The DA wants Finance Minister Pravin Gordhan to order a Reserve Bank investigation into the setting of the Johannesburg interbank agreed rate (Jibar) in order to reassure South Africans that no manipulation of rates is taking place.

DA finance spokesman Tim Harris said at the weekend that the minister of finance should move quickly.

The Jibar is effectively the cost at which South African banks borrow from each other.

Any irregularity of the rate would affect everyone from investors and borrowers right down to the ordinary retail banking clients, Harris added.

In a statement yesterday, the DA said that banking regulators in markets around the world were investigating allegations that the London interbank offered rate (Libor) and other interbank rates were rigged by banks for their benefit.

The DA said a local investigation should be carried out despite earlier statements by the Reserve Bank’s deputy governor Daniel Mminele that there was not anything to suggest that there could have been any manipulative practices in the South African market with regards to Jibar fixing.

But Harris said: “The full extent of the fraud in the British banking system, however, was also not detected by regulators and only came to light after a full investigation.”

Responding to the DA’s statement, the Reserve Bank said that it would await the finance minister’s view on the matter. Gordhan’s office would not comment yesterday.

Reserve Bank spokesman Hlengani Mathebula said the Jibar was published daily at 11am for interest periods of one, three, six and 12 months.

“The three-month Jibar rate is the most widely used and accepted as a benchmark,” Mathebula said.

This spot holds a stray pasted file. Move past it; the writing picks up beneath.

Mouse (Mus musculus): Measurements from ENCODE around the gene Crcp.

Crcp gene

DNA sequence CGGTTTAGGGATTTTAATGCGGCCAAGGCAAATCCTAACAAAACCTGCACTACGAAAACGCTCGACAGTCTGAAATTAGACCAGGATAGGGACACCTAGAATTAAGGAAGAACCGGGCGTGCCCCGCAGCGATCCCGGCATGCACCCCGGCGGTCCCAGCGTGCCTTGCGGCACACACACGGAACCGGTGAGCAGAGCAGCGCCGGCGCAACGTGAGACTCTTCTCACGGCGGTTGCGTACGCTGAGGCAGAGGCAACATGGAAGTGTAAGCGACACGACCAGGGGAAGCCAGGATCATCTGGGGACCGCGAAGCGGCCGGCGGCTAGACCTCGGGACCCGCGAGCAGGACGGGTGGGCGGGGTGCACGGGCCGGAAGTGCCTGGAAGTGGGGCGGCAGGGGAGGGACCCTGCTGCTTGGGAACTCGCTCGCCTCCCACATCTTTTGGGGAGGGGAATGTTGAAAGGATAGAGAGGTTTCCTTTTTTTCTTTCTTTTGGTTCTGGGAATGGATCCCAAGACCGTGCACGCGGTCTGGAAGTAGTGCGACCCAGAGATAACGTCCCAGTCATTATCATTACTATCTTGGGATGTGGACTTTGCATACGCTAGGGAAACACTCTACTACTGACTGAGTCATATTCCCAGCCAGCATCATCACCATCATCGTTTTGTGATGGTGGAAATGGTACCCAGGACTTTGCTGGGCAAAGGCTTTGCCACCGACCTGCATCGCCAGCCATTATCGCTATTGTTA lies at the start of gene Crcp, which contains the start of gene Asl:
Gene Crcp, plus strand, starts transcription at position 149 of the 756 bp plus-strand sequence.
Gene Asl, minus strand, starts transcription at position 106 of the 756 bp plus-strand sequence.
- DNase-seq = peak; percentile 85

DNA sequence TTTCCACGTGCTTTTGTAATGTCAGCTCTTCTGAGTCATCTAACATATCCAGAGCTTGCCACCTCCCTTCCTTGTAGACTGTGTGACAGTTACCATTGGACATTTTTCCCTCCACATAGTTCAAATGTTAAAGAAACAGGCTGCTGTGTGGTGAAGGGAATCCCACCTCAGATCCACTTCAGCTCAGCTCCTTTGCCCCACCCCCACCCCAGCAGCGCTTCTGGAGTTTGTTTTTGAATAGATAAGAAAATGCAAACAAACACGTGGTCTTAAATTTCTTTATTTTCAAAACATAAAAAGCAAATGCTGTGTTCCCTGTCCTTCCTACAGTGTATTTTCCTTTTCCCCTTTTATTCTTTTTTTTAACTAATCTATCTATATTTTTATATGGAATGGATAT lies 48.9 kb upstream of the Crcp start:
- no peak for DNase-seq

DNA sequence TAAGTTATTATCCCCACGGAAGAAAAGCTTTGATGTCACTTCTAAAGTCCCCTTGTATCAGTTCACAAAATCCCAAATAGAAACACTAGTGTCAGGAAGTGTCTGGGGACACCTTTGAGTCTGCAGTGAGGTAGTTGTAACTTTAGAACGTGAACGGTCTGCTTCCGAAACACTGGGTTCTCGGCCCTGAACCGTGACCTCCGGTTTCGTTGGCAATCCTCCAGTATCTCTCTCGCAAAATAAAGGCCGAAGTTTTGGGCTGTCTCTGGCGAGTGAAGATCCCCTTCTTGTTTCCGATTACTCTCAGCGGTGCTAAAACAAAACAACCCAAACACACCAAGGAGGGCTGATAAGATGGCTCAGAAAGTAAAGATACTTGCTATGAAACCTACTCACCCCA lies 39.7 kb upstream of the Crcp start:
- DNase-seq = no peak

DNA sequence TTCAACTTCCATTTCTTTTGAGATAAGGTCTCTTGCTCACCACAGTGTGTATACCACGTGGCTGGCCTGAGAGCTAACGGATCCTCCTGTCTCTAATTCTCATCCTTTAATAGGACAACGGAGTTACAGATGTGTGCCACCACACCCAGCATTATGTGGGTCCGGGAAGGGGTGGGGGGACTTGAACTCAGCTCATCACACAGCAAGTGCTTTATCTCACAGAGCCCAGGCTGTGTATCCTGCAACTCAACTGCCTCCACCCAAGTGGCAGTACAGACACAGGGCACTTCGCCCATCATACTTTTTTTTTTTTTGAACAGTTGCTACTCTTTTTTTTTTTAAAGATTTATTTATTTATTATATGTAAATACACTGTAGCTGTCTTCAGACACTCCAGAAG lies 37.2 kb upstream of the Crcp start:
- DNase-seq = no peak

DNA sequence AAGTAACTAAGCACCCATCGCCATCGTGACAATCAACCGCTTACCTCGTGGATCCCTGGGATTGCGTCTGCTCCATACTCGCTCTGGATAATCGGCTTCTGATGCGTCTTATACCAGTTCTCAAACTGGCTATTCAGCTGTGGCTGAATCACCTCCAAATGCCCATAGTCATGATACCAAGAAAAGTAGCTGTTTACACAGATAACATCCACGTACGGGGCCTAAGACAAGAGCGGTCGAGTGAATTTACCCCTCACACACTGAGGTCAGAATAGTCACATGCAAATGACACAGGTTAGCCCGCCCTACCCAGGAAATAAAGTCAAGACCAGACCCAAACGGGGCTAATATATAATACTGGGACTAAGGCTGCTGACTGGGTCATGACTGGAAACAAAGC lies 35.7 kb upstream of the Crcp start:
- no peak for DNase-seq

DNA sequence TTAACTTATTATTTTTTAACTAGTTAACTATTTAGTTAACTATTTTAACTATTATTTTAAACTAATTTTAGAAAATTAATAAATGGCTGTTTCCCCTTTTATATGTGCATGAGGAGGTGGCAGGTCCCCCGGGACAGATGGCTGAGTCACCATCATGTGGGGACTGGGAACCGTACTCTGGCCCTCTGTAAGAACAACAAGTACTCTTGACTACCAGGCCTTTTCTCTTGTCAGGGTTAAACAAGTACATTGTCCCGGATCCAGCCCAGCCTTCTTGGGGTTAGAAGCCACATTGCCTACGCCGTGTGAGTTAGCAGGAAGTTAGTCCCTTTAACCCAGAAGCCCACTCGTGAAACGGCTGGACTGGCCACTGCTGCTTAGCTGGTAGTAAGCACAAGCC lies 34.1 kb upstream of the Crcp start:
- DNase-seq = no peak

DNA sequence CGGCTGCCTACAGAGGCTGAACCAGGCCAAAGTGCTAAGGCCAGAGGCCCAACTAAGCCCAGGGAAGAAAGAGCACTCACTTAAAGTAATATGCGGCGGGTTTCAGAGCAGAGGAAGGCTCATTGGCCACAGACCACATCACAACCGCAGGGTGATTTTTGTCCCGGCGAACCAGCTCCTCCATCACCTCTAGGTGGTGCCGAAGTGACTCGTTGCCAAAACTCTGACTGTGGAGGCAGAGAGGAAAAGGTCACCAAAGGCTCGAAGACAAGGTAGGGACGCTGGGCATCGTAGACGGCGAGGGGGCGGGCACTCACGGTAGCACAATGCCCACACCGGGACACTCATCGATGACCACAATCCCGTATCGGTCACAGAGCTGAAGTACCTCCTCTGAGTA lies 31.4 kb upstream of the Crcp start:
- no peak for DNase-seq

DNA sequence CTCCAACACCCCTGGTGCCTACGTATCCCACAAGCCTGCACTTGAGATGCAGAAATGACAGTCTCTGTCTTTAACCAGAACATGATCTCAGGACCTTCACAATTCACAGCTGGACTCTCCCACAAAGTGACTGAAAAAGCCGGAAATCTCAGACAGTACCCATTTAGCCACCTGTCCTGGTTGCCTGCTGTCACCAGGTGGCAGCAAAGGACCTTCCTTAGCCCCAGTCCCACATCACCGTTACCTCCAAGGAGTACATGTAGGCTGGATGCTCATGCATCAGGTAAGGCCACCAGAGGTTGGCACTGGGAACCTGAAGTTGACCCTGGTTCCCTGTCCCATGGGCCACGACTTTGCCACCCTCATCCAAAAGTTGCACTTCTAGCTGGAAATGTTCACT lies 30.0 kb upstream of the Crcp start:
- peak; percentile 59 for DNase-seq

According to the Reserve Bank, the Jibar is compiled by the JSE on the basis of contributions received from nine commercial banks.

Unlike the Libor, which represents an estimate by banks in the London market of what they believe they could borrow funds at, the Jibar rate is based on interest rates at which banks buy and sell their own negotiable certificates of deposits, and represents the actual rates which can be traded in the money market.

“While understandably the SA Reserve Bank is not in a position to vouch for the contributions of the banks to the calculation, nothing has come to our attention to suggest that there could be problems with the calculation of Jibar. We continue to have confidence in the process of fixing Jibar rates,” Mathebula said.

The Reserve Bank stated that it had, together with commercial banks, launched a project to review the process and procedures surrounding the Jibar and its determination. The bank stressed that this project was not as a result of any problems encountered or suspected. It is anticipated that the project, along with any enhancement, will culminate in a code of conduct for contributing banks.

The DA’s concerns come after the top three executives at the UK’s Barclays bank resigned over the manipulation of the Libor.